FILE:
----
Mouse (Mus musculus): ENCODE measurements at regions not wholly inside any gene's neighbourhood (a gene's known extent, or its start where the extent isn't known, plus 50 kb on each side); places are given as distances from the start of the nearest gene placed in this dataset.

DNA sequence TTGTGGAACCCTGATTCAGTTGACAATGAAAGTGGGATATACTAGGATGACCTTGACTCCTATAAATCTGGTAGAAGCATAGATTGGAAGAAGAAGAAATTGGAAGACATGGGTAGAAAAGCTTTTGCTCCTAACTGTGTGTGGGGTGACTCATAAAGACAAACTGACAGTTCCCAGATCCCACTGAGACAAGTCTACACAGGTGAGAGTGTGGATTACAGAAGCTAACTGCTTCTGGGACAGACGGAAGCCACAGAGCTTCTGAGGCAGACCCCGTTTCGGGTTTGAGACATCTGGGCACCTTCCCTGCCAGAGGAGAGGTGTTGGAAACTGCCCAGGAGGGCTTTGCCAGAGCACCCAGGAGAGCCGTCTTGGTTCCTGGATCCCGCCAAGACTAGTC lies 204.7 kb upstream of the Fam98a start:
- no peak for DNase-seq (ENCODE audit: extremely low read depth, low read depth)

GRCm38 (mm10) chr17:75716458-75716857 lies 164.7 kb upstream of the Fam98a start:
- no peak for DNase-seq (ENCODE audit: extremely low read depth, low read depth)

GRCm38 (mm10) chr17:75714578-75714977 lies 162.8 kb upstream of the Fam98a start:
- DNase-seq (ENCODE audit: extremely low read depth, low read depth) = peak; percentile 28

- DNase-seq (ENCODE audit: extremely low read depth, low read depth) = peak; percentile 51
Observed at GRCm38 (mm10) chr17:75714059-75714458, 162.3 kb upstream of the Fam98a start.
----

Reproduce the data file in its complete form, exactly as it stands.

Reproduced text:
Mouse (Mus musculus): ENCODE measurements at regions not wholly inside any gene's neighbourhood (a gene's known extent, or its start where the extent isn't known, plus 50 kb on each side); places are given as distances from the start of the nearest gene placed in this dataset.

DNA sequence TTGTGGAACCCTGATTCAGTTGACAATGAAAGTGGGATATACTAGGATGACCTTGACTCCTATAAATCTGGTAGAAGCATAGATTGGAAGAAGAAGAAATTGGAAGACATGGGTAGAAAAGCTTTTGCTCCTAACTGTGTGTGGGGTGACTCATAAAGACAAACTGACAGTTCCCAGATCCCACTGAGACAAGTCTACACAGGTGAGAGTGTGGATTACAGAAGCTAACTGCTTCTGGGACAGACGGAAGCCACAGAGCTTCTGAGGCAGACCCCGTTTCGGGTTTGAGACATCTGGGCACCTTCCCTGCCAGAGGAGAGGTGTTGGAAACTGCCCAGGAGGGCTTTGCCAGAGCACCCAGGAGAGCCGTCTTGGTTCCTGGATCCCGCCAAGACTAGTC lies 204.7 kb upstream of the Fam98a start:
- no peak for DNase-seq (ENCODE audit: extremely low read depth, low read depth)

GRCm38 (mm10) chr17:75716458-75716857 lies 164.7 kb upstream of the Fam98a start:
- no peak for DNase-seq (ENCODE audit: extremely low read depth, low read depth)

GRCm38 (mm10) chr17:75714578-75714977 lies 162.8 kb upstream of the Fam98a start:
- DNase-seq (ENCODE audit: extremely low read depth, low read depth) = peak; percentile 28

- DNase-seq (ENCODE audit: extremely low read depth, low read depth) = peak; percentile 51
Observed at GRCm38 (mm10) chr17:75714059-75714458, 162.3 kb upstream of the Fam98a start.